Driving on the Thruway along the Mohawk River on a drizzly November night, one can imagine how isolated and vulnerable early settlers in the area must have felt.
Their fear was warranted. On November 11, 1778, British soldiers, loyalists, Senecas and Mohawks, under the command of Walter Butler, attacked the fort and village of Cherry Valley.
Butler was born near Johnstown, studied law and became a lawyer in Albany. When the Revolutionary War broke out, Butler sided with the loyalists, and in late 1777, was captured while trying to recruit others to the Tory cause in German Flatts. He was sentenced to death for spying by up-and-coming Lieutenant Colonel Marinus Willett and imprisoned in Albany; but escaped and fled to Canada.
The next year, he returned to the Mohawk Valley, and with Mohawk Chief Joseph Brant, began the series of raids that led to the Cherry Valley Massacre, and the deaths of dozens of women and children. Several years later, he would again meet Marinus Willett. But this time, only one would walk away.
Marinus Willett was born in Jamaica (Queens) in 1740. He served in the French and Indian War, fighting the French at Fort Ticonderoga under General James Abercrombie in 1758.
At the start of the Revolutionary War, he was living in New York City and became involved with the Sons of Liberty. In April 1775, when the group heard about the battles at Lexington and Concord, Massachusetts, they broke into the New York City arsenal and commandeered the weapons. In June, he joined the Continental Army as a captain in the 1st New York Regiment.
After several postings around New York, in August 1777, Willett fought at Oriskany, and after the American defeat, he and another officer slipped through British lines down the Mohawk to Fort Dayton (Herkimer) for help. They only took spontoons as weapons and whiskey, cheese, and crackers for food.
At Fort Dayton he learned that Major General Schuyler had already dispatched a second relief force under the command of Benedict Arnold. Willett proceeded to Albany where he met with Arnold and then returned to Fort Dayton with Arnold’s army.
The Mohawk Valley remained a battleground throughout the course of the war. According to Richard Berleth, author of Bloody Mohawk, “When the fighting was over, the valley lay in ruins and as much as two-thirds of its population lay dead or had been displaced.”
In fact, the war was already effectively over when Marinus Willett once more met up with Walter Butler. British General Cornwallis surrendered his troops at Yorktown, Virginia, on October 18, 1781, but as British soldiers and loyalist supporters beat the retreat to Canada, Willett and the Tryon County Militia and 2nd Albany County Militia Regiment continued to engage in skirmishes.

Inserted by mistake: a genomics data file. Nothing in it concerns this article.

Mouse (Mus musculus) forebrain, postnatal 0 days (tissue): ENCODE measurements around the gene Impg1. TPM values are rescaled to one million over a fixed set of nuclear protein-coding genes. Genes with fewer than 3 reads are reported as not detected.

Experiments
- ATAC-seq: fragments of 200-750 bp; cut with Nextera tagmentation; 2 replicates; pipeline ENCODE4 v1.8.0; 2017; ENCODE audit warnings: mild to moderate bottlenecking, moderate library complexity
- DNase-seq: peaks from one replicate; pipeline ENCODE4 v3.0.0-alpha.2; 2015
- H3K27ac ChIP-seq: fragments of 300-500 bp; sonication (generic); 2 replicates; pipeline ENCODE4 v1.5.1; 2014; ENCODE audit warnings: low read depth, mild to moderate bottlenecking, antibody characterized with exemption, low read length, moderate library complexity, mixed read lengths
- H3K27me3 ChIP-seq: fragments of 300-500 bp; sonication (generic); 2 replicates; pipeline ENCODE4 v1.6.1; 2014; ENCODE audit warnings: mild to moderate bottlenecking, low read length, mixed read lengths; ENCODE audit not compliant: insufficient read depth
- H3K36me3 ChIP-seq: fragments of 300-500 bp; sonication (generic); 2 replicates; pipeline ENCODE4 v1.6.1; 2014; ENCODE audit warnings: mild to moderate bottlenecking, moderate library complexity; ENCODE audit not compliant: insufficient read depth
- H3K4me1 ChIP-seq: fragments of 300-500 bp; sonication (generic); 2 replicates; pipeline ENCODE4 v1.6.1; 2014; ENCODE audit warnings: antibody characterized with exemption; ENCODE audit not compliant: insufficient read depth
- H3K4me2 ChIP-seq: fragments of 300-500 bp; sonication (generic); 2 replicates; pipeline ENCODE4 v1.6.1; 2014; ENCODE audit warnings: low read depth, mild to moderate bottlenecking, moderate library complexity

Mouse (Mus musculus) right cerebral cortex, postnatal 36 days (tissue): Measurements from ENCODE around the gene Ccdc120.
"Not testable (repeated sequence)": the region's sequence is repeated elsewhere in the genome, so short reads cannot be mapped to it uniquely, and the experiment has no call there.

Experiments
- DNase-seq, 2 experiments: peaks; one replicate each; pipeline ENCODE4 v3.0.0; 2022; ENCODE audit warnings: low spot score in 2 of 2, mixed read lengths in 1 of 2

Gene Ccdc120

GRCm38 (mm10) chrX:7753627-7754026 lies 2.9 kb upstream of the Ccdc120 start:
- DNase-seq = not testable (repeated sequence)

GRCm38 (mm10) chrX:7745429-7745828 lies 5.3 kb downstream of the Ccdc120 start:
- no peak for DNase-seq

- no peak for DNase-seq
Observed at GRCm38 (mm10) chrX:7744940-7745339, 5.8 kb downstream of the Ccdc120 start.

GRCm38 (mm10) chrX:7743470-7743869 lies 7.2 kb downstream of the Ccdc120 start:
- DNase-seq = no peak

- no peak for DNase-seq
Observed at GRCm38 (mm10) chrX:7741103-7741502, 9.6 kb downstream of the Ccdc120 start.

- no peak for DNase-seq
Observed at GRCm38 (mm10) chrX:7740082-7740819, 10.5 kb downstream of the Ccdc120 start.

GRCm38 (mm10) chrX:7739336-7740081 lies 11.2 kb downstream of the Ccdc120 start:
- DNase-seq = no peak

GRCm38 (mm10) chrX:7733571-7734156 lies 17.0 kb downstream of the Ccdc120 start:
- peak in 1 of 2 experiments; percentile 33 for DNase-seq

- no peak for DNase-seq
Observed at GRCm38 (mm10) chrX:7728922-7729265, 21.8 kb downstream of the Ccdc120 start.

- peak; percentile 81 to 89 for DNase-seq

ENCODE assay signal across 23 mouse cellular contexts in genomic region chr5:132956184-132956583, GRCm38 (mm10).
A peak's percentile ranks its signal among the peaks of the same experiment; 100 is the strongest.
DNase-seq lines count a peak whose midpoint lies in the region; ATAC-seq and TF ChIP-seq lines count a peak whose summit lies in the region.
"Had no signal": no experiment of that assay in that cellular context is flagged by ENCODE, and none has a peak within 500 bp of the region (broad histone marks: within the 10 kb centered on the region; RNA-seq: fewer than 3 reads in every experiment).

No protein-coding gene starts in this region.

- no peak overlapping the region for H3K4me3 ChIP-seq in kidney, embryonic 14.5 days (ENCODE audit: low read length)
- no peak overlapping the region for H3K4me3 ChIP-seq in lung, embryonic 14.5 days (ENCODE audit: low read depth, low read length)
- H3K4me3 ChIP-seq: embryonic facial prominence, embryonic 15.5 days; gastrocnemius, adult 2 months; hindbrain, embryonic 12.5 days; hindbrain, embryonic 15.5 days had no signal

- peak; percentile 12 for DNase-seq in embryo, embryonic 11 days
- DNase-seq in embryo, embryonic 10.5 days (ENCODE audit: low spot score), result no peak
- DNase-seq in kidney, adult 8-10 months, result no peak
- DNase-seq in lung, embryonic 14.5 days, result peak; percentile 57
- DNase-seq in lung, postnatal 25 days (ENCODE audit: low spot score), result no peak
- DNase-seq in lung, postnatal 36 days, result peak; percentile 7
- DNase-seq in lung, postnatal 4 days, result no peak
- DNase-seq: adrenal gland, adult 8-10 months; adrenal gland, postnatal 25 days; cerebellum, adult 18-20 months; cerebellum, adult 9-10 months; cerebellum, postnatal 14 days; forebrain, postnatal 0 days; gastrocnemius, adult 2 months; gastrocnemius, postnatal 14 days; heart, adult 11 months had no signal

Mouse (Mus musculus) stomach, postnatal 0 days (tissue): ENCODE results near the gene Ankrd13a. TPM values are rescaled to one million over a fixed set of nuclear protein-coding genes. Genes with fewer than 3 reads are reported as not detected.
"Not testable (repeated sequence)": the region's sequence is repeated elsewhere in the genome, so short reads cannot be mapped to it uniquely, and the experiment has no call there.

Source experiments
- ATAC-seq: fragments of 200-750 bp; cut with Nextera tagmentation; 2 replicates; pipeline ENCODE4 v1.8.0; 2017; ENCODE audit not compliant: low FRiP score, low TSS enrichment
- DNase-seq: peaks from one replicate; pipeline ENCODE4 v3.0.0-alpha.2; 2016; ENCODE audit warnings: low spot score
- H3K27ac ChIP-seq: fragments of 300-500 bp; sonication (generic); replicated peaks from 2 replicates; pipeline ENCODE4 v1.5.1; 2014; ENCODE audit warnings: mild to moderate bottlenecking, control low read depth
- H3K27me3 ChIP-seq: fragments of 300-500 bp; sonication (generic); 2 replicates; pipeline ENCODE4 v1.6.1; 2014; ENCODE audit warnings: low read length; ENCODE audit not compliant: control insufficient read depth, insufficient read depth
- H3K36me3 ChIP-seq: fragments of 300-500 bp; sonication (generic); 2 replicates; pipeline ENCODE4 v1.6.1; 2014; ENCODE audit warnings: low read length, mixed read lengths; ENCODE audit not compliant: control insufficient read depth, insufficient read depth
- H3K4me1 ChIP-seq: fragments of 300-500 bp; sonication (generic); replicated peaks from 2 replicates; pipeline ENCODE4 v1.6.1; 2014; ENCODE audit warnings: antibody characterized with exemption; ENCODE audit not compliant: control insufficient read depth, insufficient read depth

On October 25, 1781, a raiding party made up of British soldiers led by Major John Ross, loyalist militiamen led by Walter Butler, and Mohawk warriors traveled through the Mohawk Valley. Colonel Willett and his militiamen forced the Tories to hasten their march toward Oneida Lake. They caught up with the British forces near West Canada Creek, and Walter Butler was killed. That portion of the river was later named Butler’s Ford.
Willett went on to live a long and prosperous life, serving in the New York State Assembly, as Sherriff of New York County and Mayor of New York City, and when he died in 1830, his funeral was attended by 10,000 mourners. Willett Street in Albany is named for him, and a large boulder in Washington Park at State and Willett Streets bears a plaque in his honor.
You can still find Butler’s Ford, and even the Butler’s ancestral home – known as Butlersbury – on a map of Fonda. But Walter Butler is still, for some, the bogeyman of the Mohawk Valley.
Locals at an event at the Fort Plain Museum, which recently hosted a talk that inspired this post, told the story of a family that purchased Butlersbury in recent years, and went to buy some building materials to make repairs. When they told the clerk about the house they were restoring, they were sent packing.
More than two centuries later, the stain of the Cherry Valley Massacre is still attached to the name and memory of Walter Butler.
Author’s note: Thanks to the Fort Plain Museum for presenting “Marinus Willett, the Battle of Johnstown and the Death of Walter Butler” on November 21, and to Terry McMaster, an independent researcher studying the settlement patterns, family connections and border warfare along colonial New York’s frontier in the 18th century.
Colleen M. Ryan has always been a storyteller. An innovative communications professional with experience in government, nonprofit and business sectors, she recently launched CMR Communications.